Dr. Ames has written 8 books for the Center for Global Awareness, check out their offerings! Global Awareness Books 

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Helsinki, Finland: An Egalitarian Oasis, pt. 2

by Dr. Denise R. Ames

Helsinki, Finland stood in stark contrast to St. Petersburg, Russia. I had just arrived in Helsinki via the Nautica cruise ship from our last docking port in St. Petersburg. While St. Petersburg was big and flashy, full of intrigue and ostentatious show, Helsinki was plain, unpretentious, and quiet. St. Petersburg symbolized hierarchy, patriarchal attitudes, and brute authority, while Helsinki seemed egalitarian, emitted a feminine vibe, and emanated peaceful attitudes. On first glance, Helsinki was actually dull compared to St. Petersburg, but I knew this was not true and I would just have to look beneath the austere surface to see what really made the city tick.

Senate Square, Helsinki, Finland
Bicycles everywhere, photo Denise Ames

My first stop on a tour of the city was at Senate Square in the heart of Helsinki. It was modest by St. Petersburg standards, but its three main buildings told me a lot about what the Finnish people value most: a university building, a protestant cathedral, and the Senate building—education, faith, and egalitarian governance. All spoke to the fact that it was the Finnish individual who made their own decisions, not the tsar, landowner, or church authority. These buildings emoted an air of egalitarianism, democracy, and individual responsibility. The people were not oppressed but free individuals to make their own way.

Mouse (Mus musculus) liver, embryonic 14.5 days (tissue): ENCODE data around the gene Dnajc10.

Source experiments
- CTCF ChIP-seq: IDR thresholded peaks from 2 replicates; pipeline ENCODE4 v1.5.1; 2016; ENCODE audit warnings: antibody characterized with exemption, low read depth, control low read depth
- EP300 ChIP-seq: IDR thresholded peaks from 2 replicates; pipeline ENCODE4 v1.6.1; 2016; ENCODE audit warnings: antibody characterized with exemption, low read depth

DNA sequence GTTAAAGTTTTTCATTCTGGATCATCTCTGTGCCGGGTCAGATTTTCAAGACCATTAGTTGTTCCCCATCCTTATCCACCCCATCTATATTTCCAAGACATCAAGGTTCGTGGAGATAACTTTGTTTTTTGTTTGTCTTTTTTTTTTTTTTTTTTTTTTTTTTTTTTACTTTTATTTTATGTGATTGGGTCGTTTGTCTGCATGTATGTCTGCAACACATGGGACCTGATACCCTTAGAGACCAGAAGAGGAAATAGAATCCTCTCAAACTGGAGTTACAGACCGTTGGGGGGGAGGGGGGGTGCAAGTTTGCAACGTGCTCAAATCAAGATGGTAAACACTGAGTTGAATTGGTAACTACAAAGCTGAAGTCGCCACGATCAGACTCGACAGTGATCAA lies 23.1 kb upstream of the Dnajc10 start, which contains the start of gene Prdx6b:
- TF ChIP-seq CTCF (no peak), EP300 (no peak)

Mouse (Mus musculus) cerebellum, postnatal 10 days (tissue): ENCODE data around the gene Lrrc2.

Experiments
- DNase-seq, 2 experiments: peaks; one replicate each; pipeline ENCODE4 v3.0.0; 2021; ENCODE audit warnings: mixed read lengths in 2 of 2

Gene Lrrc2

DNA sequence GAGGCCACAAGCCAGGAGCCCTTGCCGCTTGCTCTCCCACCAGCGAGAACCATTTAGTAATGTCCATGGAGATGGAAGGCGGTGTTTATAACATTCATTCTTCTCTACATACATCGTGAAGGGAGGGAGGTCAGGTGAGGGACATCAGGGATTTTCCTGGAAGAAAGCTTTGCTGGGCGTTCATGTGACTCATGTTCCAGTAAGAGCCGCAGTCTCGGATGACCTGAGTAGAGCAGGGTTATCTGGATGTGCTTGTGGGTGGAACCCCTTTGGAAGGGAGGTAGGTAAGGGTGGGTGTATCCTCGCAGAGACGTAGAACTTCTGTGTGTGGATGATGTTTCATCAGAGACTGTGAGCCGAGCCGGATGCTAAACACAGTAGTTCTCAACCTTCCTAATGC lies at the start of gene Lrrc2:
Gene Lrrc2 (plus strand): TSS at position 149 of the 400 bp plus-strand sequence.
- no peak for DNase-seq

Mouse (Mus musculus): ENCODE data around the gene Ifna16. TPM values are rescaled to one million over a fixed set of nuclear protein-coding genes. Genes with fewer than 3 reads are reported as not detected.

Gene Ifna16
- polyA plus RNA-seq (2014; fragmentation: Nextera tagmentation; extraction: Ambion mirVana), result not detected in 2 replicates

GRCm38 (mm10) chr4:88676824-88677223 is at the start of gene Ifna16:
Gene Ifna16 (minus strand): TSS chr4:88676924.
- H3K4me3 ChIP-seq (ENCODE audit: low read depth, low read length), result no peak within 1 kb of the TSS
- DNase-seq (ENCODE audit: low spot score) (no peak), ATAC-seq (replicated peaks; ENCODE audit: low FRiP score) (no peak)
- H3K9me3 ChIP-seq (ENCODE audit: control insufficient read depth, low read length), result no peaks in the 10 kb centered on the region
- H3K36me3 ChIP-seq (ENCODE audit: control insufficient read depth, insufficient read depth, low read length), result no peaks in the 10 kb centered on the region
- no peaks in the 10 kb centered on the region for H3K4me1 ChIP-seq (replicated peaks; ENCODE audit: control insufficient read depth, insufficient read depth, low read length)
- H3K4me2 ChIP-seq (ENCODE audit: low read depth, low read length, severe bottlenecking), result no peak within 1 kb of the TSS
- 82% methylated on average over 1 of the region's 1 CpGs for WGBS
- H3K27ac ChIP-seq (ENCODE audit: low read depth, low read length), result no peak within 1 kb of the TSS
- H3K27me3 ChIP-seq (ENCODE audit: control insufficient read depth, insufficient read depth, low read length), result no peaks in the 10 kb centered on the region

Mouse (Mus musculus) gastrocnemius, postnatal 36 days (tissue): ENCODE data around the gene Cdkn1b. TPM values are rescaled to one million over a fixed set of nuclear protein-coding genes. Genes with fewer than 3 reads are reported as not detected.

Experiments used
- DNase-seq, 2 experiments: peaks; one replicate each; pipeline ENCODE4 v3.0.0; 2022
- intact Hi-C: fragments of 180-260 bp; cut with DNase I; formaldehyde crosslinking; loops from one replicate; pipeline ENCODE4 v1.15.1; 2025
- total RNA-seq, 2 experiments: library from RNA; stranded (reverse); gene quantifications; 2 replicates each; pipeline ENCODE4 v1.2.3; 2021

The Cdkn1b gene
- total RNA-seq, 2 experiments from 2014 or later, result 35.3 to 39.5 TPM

I glanced around the square and noted the number of bicycles darting back and forth across the brick-laid grounds. They were not just ridden by back-packing youth out to get some exercise, but many middle aged and gray-haired seniors intently guided their bicycles to their planned destination. They knew what they were doing, no frills. The public transportation was also efficient-looking, clean, and even painted green, sustainability the obvious goal.

Finnish tram, photo Denise Ames

We made our way up the steep steps to the cathedral perched on a hill overlooking the square. It obviously took the center stage of the square, directing the operations of the government and university. Built 1830-1852, it is called the Finnish Evangelical Lutheran Cathedral. It was built as a tribute to Tsar Nicolas I of Russia, but its name was changed in 1917 when Finland won independence from Russia during their Bolshevik revolution.

Happy Finnish youth, navigating the steep steps to cathedral
photo Denise Ames

Its spartan but elegant interior spoke of Finland’s egalitarian and practical roots. According to our guide, the Finnish people have largely shunned religion and feel they are able to continue to have the proper values without the imposition of the church and clergy. I wondered if his words would ring true when those humanitarian values would be challenged at some time in the future. Or, if perhaps not constantly reinforced by the church these values would fade away with time.